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This argument will seem confusing, precisely because it observes the laws of identity being subject to equivocation. If this is kept in mind, the following should make more sense and explain why the argument leads to the following question.

The following Proposition states:

"The Principle of Identity is the Principle of Identity, or The Principle of Non Contradiction is the Principle of Non Contradiction."

The law of identity is a proposition as it expressive both a judgement and assertion of what constitutes identity.

So is the law of non contradiction.

As propositions they are subject to the law of identity respectively.

They are not the same propositions, but both are subject to the laws of identity.

Thus the law of excluded middle requires one to be negated, thus a law being negated.

However, if one is negated then one of the indentity laws is negated.

This leads to excluded middle to be negated as well leaving only one of the laws as true.

Both P and -P are subject to the law of identity as "P=P" and "-P=-P", but one identity is false when excluded middle is applied.

The principle of identity (P), expressed as (P=P), and non contradiction (-P), expressed as (-P=-P) through the law of identity requires P=-P through (P=P)=(-P=-P).

However, non contradiction states P=/-P.

The dualism between identity and noncontradiction is premised on equality and non equality where one law it antithetical to the other.

On one hand P=P necessitates an identity through connection,on the other hand P=/-P offers a negation of identity through an absence of connection.

This connector is equivocation.

Does this mean sometimes the law of identity may be possibly untrue considering "-P", as the law of non contradiction, is subject to it?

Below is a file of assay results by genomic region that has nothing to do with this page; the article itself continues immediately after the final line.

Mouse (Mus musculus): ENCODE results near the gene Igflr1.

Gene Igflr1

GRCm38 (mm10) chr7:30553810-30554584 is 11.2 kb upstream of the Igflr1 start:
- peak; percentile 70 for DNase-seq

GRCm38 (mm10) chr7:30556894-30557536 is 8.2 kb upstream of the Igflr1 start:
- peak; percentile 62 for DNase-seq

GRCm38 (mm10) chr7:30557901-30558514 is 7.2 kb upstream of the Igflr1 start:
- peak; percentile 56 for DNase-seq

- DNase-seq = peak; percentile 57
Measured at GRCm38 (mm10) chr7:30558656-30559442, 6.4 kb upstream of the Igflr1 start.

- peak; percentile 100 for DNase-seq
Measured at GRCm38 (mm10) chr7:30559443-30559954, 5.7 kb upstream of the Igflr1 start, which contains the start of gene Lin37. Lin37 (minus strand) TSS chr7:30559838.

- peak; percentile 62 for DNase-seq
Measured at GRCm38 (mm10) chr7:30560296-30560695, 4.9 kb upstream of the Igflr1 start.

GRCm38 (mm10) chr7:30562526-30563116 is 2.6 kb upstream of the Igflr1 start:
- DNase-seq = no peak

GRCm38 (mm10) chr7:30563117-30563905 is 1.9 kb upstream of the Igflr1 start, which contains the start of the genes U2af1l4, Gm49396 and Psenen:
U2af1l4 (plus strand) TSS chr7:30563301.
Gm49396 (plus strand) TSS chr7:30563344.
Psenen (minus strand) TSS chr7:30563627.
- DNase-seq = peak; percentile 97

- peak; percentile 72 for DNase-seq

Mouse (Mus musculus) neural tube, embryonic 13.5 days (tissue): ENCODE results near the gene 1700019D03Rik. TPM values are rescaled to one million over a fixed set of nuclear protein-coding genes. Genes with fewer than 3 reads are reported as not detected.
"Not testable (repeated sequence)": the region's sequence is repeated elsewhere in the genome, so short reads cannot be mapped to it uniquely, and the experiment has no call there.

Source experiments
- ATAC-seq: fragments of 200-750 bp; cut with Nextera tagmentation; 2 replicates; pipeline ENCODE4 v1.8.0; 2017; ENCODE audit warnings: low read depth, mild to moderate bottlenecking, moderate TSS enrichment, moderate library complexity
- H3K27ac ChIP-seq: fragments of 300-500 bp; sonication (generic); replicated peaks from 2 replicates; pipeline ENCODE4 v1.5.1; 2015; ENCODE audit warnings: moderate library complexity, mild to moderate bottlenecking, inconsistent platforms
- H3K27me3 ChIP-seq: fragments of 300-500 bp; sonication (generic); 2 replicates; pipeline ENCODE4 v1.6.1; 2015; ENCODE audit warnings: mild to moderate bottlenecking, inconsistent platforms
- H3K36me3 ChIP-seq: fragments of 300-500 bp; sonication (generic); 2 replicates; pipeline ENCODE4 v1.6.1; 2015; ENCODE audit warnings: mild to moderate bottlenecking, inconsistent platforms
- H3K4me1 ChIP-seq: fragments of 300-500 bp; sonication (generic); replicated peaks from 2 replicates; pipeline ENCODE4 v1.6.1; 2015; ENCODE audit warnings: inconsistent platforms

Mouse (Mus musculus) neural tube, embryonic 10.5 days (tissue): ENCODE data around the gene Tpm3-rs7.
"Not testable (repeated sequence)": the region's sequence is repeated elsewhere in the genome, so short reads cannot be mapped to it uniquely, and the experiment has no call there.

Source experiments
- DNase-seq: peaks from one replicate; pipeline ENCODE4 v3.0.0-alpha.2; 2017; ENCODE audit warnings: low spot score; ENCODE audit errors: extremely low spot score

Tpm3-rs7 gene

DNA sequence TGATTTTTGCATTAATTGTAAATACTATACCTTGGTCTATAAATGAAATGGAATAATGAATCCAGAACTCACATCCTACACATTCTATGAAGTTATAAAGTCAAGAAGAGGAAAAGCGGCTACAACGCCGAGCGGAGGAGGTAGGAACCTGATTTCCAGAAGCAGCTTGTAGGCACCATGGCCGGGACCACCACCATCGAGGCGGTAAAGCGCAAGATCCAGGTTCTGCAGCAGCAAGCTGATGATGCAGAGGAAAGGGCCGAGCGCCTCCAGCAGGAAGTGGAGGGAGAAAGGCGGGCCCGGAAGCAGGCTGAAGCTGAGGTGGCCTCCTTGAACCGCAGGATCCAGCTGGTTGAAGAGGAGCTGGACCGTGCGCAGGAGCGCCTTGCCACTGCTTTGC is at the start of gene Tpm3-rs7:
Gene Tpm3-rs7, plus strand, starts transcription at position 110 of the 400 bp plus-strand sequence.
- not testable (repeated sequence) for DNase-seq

The "equality" of identity and the "inequality" of non contradiction are respectively thetical and antithetical, as one statement cancels the other out:

P=P but P cannot equal -P, however -P=-P is necessary if -P is to have an identity.

...thus one principle of identity (P=P) does not equal another (-P=-P).

What are the results of this statement considering both laws exist according to the principle of identity but both are not eachother respectively and only one can be chosen?

To make this simple this proposition simpler the following example can be applied:

"The cat is alive and the cat is dead" is a contradiction.

(C=C)=/(-C=-C)

However if the context is changed:

"The cat is alive and the cat is dead in my memory of January" then the identity of the cat can contradict itself given a change of context.

((C=C)=(-C=-C)) = (M=J)

The law of non contradiction is over ruled, as well as excluded middle by an inherent middle proposition of (M=J)

This necessitates the law of identity as P(x)=-P(x) where x=x but x is undefined considering the law of identity is undefined.

The law of identity is undefined because excluded middle and non contraction are negated...thereby leaving the law of identity as non existent as "=" cannot be defined.

Therefore P(x)=-P(x) cannot exist except as

((P(x))(-P(x))) where ( ) observes all axioms as fundamentally contexts or "sets" of variables.

This necessitates that only P=P as an aristotelian law is left, but that means the law exists only if it relates to itself:

(P=P)

((P=P)=(P=P))

....

Where P exists as it's own context (P)=(P) considering "=" is undefined except through P.

An example of this can be observed where "equals" as "=" can be replaced with the following meanings with corresponding signs if iPad permits:

Is

Therefore

Because